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Good Morning MVC - April 21st

by David Miles on April 21, 2020

Hello MVC Family,


A few years ago I visited the Abbey of Gethsemani, in Trappist, Kentucky. This is the oldest operating monastery in the United States, having been established in 1848. It was also home to Thomas Merton, a prolific writer, activist and someone who I find to be incredibly fascinating. 


My trip to Gethsemani was for a seminary class but my time there ended up being so much more than just an academic experience. In fact my trip turned out to be one of the most spiritually significant events of my life. 


On the first day I sat under an oak tree journaling and ended up picking up a pocket full of acorns that I brought home as a reminder of my time at the monastery. 


Last night I was reflecting on the trip as I was supposed to have returned earlier in the day from a prayer retreat at Gethsemani. Unfortunately this had been cancelled as so many other events have been in the last several weeks. As I thought about my trip I remembered the acorns I found that first day and how I still had them. But what really stood out to me was the profoundly impacted life that I left the monastery with. I returned home from that trip a changed person.


I soon found myself thinking about our current situation and how I do hope that when we find ourselves on the other side of this pandemic I am a changed person. A person who has been refined and transformed. Specifically I was thinking about how I need to slow my everyday life down. It is so easy to get caught up in the tasks of life that we fail to be present, just as Steve Bodwell said during our time of worship on Thursday night.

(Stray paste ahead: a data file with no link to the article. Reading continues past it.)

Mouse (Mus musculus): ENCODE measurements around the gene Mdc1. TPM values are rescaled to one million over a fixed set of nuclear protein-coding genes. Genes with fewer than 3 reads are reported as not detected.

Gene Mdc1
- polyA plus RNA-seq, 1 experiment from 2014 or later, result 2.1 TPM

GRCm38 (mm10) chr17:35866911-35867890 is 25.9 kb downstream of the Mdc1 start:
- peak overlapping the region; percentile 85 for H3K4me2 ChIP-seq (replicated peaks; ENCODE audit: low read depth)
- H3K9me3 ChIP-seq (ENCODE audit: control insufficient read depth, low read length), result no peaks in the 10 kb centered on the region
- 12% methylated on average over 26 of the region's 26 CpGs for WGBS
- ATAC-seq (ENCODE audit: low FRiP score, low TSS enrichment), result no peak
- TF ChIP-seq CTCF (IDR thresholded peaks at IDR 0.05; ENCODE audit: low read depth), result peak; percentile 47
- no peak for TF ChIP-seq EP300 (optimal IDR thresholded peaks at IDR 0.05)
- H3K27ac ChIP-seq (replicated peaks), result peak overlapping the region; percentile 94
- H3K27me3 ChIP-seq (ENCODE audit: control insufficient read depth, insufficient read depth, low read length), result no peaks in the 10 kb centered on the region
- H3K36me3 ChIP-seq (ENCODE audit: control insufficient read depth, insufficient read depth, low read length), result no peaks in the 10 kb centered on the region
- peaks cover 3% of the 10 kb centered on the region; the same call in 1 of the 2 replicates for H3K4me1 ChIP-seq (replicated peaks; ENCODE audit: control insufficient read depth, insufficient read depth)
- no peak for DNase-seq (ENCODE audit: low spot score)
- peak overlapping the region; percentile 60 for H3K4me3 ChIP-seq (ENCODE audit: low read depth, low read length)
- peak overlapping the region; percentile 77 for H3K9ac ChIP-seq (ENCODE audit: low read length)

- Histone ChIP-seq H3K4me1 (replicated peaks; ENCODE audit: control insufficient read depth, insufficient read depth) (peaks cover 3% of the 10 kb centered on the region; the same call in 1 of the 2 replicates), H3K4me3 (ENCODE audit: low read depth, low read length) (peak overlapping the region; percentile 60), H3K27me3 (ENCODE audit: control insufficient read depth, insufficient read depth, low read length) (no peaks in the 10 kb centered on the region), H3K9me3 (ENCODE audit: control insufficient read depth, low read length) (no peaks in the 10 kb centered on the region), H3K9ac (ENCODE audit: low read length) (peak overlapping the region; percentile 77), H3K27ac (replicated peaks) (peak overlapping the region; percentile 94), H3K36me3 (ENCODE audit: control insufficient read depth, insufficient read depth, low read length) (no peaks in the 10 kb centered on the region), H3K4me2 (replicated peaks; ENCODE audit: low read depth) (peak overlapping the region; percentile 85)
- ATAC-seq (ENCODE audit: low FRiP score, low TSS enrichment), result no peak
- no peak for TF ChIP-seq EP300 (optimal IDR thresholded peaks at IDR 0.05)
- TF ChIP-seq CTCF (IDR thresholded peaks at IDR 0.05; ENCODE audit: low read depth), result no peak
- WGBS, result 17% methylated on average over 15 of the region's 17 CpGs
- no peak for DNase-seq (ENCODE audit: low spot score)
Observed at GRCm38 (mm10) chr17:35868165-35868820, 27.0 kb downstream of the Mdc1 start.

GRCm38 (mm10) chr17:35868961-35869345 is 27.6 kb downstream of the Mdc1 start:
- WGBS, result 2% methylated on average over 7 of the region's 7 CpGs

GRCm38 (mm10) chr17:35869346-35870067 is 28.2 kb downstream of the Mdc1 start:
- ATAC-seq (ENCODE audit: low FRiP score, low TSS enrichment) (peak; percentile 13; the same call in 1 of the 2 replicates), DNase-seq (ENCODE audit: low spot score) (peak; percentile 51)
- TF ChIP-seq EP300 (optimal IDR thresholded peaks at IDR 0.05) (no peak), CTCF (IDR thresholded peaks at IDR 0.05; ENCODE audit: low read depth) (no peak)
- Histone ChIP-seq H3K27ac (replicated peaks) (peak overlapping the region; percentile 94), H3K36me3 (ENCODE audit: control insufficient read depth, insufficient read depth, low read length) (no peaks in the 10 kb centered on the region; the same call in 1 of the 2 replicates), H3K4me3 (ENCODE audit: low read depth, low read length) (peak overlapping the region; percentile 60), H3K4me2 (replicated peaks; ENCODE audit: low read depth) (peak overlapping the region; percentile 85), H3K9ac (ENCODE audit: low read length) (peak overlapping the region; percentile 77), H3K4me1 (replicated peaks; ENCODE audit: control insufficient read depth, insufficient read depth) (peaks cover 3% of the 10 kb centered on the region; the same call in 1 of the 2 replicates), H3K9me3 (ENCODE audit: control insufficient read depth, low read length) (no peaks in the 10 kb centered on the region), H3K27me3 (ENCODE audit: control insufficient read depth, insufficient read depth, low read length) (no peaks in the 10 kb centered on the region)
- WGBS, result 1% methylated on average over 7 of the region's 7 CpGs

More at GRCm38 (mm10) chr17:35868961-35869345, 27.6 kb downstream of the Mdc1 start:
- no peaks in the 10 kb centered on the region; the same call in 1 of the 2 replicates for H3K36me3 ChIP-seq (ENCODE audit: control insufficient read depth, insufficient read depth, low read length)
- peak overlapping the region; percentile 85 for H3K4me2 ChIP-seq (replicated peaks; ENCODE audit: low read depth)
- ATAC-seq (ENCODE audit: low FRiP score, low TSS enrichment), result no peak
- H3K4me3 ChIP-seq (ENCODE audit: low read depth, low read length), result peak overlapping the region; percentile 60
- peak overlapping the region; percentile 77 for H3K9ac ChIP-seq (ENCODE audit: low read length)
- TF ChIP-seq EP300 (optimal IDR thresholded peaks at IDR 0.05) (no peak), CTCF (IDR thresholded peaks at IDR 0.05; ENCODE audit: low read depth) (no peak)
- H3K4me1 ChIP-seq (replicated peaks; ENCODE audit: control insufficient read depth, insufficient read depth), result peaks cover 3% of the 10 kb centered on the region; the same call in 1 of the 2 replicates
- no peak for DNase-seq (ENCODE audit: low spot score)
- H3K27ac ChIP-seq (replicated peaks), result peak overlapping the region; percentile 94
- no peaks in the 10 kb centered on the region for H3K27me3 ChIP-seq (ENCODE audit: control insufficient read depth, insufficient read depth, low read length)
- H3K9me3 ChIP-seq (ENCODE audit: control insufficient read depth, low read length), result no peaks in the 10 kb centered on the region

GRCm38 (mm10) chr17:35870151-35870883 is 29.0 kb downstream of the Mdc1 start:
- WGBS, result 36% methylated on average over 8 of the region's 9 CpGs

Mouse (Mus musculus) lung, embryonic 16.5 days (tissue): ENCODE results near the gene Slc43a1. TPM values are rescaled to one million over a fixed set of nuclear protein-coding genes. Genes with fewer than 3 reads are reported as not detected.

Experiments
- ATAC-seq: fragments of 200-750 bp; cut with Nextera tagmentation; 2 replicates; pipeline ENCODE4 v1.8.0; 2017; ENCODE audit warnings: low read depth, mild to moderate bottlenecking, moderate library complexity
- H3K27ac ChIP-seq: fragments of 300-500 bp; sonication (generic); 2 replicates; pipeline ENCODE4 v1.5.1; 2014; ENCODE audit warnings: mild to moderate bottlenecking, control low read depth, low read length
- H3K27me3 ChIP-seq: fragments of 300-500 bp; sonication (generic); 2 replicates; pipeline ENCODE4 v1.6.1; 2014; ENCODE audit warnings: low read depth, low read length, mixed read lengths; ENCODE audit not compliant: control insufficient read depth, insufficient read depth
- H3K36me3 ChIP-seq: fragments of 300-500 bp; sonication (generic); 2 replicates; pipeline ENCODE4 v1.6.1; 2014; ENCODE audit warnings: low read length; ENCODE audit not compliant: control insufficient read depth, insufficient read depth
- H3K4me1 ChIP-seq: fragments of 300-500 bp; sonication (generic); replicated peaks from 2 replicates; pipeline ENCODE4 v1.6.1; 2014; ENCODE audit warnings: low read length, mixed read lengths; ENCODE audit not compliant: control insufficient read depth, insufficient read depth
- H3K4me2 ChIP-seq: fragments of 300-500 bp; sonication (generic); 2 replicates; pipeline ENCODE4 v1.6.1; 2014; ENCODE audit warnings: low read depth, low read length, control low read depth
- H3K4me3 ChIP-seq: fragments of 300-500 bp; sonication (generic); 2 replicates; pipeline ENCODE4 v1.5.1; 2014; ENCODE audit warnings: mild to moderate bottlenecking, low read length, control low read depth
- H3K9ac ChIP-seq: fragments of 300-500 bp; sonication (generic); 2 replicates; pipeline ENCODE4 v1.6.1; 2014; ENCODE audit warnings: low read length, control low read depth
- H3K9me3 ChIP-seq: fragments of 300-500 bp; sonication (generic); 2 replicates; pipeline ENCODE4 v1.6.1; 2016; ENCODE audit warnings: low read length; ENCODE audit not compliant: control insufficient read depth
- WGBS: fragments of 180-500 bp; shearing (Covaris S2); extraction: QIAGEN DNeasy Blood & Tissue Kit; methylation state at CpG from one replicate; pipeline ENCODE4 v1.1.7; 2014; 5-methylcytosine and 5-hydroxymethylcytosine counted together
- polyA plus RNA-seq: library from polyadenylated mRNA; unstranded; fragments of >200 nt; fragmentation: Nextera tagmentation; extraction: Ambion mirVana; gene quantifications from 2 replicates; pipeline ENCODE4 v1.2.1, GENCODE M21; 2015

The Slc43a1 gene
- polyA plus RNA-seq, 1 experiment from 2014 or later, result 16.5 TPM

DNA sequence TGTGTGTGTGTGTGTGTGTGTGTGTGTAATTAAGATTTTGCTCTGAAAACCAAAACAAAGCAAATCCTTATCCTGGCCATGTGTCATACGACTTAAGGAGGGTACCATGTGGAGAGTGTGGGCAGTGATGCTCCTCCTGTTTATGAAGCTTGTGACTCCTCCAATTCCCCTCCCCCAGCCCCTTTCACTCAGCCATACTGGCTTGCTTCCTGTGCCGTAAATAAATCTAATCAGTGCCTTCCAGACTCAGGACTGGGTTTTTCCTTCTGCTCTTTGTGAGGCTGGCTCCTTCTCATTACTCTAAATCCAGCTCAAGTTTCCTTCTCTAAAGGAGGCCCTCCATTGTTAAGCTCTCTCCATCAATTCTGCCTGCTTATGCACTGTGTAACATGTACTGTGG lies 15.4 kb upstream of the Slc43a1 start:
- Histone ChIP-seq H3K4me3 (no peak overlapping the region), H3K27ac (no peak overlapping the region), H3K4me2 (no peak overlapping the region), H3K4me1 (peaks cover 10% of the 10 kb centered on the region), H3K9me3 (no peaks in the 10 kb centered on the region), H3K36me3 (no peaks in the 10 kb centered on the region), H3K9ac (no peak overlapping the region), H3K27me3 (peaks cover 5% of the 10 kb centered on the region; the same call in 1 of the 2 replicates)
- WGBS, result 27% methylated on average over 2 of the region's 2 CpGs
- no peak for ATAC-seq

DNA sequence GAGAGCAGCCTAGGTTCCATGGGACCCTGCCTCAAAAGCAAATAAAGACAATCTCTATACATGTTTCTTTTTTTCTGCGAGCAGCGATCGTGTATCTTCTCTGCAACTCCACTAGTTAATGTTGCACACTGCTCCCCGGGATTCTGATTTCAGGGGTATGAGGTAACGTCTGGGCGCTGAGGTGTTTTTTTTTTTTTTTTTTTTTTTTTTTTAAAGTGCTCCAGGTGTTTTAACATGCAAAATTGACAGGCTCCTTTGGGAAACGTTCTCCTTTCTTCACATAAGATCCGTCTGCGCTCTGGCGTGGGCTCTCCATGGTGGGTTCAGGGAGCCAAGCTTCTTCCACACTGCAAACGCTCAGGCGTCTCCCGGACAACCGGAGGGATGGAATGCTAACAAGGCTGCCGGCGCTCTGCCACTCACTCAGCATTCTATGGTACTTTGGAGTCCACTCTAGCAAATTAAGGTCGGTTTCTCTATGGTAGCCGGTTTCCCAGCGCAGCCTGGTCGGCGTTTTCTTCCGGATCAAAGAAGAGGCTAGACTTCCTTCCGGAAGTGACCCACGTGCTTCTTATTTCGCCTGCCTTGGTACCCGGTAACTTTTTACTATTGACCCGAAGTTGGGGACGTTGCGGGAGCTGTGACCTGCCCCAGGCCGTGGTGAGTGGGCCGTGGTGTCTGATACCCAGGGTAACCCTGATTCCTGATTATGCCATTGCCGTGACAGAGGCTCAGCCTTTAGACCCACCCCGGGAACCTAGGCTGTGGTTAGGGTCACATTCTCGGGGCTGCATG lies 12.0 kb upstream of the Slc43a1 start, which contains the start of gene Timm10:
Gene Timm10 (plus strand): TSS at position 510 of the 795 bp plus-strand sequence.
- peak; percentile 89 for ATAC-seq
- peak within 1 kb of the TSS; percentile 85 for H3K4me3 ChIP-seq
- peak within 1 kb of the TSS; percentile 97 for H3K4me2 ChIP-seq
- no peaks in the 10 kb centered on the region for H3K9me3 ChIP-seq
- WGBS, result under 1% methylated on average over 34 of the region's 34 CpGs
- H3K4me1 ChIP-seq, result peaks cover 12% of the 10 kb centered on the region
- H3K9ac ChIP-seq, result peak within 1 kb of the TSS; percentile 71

In the same way that in Luke 10:38-42 when Jesus visits Mary and Martha, Martha gets caught up in the doing, so too do I find myself focused on the tasks at hand and neglect the importance of being present. Mary was very present with Jesus and it is my hope that I too will come out of this experience more intentional about being present with the Lord, my family, and those around me. 


My question for you, is how do you hope to be changed through the circumstances we are facing? What do you hope to carry with you from this experience? While I left the Abbey of Gethsemani with some acorns as a reminder of my time there, it really was the personal transformation that reminds me most of my experience and it is my hope that your own personal transformation will be one of the things you remember most from our days navigating this pandemic.